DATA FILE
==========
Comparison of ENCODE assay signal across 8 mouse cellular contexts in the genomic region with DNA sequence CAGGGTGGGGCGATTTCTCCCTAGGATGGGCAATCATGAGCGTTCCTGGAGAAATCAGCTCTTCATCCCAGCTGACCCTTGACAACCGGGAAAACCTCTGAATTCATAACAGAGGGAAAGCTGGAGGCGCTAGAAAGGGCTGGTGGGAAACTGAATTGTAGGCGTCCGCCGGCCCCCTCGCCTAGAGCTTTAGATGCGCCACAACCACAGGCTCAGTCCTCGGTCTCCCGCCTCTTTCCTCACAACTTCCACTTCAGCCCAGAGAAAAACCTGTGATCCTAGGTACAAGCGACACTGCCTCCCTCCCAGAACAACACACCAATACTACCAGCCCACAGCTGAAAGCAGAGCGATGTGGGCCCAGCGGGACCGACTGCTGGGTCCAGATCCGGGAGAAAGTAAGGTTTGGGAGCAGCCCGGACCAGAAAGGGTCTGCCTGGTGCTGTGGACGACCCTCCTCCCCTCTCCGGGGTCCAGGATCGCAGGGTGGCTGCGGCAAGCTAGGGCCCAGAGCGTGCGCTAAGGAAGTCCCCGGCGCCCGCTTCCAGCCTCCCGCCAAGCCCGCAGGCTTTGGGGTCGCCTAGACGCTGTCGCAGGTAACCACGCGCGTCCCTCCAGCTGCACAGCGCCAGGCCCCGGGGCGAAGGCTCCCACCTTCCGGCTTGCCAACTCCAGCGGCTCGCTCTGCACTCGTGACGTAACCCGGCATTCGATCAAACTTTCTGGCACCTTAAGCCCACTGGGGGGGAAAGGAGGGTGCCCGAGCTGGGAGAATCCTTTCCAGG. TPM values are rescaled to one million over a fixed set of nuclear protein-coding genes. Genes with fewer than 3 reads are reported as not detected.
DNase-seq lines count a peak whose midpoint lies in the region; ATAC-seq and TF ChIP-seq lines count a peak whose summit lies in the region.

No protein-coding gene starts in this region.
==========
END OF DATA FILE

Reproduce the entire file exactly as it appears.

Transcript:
Comparison of ENCODE assay signal across 8 mouse cellular contexts in the genomic region with DNA sequence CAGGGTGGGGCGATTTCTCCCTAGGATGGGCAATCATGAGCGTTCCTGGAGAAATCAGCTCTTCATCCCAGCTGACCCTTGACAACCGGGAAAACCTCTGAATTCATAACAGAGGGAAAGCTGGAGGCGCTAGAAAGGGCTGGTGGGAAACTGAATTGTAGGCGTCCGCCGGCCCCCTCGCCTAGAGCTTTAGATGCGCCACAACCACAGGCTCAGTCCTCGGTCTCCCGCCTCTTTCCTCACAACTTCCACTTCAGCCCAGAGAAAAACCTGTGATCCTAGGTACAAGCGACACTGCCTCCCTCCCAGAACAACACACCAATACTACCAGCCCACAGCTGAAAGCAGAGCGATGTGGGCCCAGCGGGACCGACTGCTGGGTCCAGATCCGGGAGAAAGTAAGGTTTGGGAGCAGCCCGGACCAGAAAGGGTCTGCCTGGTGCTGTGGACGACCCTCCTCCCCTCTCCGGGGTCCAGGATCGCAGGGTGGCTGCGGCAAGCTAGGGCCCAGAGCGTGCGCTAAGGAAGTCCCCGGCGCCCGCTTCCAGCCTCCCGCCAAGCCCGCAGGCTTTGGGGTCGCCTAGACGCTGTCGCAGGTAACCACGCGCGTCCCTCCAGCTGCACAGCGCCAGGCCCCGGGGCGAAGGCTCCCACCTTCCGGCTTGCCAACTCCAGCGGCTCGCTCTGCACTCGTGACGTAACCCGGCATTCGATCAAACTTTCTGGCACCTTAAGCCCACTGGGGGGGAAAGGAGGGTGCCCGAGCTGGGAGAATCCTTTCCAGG. TPM values are rescaled to one million over a fixed set of nuclear protein-coding genes. Genes with fewer than 3 reads are reported as not detected.
DNase-seq lines count a peak whose midpoint lies in the region; ATAC-seq and TF ChIP-seq lines count a peak whose summit lies in the region.

No protein-coding gene starts in this region.